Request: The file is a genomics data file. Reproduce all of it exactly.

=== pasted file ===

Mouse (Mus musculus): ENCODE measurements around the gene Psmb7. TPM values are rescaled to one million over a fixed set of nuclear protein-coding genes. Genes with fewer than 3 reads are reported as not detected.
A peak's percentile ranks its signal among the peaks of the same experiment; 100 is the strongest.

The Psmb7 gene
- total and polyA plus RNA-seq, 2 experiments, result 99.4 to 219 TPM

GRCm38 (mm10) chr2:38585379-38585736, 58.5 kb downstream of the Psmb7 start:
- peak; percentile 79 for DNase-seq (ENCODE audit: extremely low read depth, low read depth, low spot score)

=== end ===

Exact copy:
Mouse (Mus musculus): ENCODE measurements around the gene Psmb7. TPM values are rescaled to one million over a fixed set of nuclear protein-coding genes. Genes with fewer than 3 reads are reported as not detected.
A peak's percentile ranks its signal among the peaks of the same experiment; 100 is the strongest.

The Psmb7 gene
- total and polyA plus RNA-seq, 2 experiments, result 99.4 to 219 TPM

GRCm38 (mm10) chr2:38585379-38585736, 58.5 kb downstream of the Psmb7 start:
- peak; percentile 79 for DNase-seq (ENCODE audit: extremely low read depth, low read depth, low spot score)